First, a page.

This is a blog where I post updates about learning guitar and music theory.

Music Study Table, Picks, and Strings

I set up a small, dedicated table for studying music theory.

My electric guitar is strung with the Ernie Ball Hybrid Slinkies (9s), but since my hands are more used to the classical guitar with heavier strings, I ordered some Regular Slinky 10s in my second batch. Ideally, I should learn how to press the strings more lightly, but I still tend to press some open-position chords out of tune.

The Hybrid Slinkies have heavier low strings, so it’s like having 9s on the high strings and 10s on the low strings (9 11 16 26 36 46). The low strings feel fine on those, so I got Regular Slinkies for the 10s (10 13 17 26 36 46).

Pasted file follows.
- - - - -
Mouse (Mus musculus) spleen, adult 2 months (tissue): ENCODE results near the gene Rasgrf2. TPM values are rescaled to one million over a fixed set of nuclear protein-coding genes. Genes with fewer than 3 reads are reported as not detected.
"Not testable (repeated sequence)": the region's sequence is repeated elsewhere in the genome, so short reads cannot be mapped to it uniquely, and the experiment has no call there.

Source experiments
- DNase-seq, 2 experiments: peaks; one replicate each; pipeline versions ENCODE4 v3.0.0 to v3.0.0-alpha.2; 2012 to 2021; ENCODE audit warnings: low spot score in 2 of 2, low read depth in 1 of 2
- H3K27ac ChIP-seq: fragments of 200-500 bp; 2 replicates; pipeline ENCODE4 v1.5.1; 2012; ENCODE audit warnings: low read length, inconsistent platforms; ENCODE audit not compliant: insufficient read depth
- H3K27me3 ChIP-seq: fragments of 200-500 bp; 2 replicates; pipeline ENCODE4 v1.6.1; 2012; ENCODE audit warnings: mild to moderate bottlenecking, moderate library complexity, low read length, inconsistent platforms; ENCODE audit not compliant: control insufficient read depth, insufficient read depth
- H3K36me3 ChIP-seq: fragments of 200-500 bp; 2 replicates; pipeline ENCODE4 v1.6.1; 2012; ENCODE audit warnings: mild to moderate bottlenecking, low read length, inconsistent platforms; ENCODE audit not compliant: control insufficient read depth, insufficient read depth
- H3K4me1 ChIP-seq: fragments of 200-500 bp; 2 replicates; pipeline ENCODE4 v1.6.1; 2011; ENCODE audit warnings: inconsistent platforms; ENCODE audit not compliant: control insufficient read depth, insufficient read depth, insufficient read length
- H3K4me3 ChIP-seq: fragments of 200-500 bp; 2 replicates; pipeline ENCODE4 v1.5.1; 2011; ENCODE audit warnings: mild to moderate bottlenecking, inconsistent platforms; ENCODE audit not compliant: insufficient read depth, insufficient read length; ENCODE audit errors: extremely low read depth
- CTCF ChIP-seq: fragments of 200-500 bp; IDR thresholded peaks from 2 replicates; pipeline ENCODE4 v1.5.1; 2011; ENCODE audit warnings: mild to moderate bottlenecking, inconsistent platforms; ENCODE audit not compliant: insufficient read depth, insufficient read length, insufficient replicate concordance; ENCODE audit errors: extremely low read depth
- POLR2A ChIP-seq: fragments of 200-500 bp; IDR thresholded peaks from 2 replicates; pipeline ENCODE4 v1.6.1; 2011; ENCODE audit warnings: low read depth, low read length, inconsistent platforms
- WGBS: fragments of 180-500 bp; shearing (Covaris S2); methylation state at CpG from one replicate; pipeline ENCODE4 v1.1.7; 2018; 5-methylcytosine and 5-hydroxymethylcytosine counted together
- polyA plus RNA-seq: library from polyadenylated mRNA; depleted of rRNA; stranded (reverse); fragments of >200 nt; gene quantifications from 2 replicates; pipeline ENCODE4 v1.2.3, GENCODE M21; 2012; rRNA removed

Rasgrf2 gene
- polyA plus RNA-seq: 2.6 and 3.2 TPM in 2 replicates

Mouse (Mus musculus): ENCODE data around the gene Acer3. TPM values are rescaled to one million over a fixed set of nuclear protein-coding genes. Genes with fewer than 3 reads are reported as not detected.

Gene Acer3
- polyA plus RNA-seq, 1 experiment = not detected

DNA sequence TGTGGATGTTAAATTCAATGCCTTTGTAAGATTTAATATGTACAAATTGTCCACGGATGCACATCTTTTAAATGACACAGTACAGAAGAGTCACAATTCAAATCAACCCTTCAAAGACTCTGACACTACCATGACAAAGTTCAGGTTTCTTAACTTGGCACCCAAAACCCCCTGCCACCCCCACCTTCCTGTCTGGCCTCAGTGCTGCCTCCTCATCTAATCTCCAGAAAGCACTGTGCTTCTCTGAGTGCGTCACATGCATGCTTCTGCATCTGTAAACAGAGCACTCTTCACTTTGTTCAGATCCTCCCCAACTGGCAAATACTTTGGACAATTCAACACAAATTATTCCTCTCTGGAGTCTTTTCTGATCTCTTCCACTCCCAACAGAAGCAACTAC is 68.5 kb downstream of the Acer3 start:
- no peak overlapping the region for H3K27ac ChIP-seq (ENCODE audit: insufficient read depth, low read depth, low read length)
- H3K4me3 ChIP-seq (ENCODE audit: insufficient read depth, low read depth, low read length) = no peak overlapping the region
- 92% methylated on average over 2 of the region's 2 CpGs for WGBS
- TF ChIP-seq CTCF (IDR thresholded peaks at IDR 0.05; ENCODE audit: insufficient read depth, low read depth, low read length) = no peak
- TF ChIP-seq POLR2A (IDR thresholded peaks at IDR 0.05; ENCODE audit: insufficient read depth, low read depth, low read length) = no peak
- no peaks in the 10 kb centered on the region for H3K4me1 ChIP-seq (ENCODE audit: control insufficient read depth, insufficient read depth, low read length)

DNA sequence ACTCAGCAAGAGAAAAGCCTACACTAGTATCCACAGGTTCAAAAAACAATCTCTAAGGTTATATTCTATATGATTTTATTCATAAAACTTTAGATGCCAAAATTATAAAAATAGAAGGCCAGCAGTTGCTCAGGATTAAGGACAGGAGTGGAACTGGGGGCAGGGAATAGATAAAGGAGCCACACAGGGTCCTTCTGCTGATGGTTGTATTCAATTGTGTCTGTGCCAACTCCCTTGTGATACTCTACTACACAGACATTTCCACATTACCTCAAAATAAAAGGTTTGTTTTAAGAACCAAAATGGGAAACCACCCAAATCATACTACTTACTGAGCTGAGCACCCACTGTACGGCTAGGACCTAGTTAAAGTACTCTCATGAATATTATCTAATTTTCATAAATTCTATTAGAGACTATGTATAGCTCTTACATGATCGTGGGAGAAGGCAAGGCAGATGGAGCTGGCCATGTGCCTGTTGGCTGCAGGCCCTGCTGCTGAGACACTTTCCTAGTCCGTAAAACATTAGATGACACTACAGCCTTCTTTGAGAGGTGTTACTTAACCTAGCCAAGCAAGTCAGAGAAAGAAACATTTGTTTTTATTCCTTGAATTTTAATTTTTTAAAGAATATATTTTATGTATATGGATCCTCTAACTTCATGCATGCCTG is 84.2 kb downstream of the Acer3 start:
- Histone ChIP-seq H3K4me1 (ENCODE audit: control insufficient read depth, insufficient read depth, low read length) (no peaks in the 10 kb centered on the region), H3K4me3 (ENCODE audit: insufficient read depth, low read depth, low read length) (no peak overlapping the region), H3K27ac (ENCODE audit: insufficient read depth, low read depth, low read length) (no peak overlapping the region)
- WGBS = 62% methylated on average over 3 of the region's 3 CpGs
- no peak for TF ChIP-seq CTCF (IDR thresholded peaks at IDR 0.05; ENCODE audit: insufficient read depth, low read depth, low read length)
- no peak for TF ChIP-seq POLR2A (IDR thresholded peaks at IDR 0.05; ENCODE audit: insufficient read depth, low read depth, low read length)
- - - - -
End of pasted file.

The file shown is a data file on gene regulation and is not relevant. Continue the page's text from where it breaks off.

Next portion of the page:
I also bought hard tension classical strings, because when I put normal tension strings on my classical guitar, they felt a little floppy.

Music study table and gear

I’ve also been experimenting with picks.

From feel alone, my favorite one so far is the green Nylpro 1.4mm pick. My only complaint about it is that the ridges sometimes catch on the strings while strumming. It feels great for single-note picking though.

I’ve settled on the black Dunlop Jazz III picks for now. I don’t remember the thickness, but I think it’s this one. I didn’t like the plastic texture of the regular (red) Jazz IIIs, but the Gator Grip ones are good.

I used to play with the regular Dunlop Tortex picks, but I found that I prefer a sharper tip this time.

I like the Tortex Flow 1.5mm picks, but they seem to make a bit of extra noise. I also think it would be better if it were more rounded between the faces and the sides.

Assorted guitar picks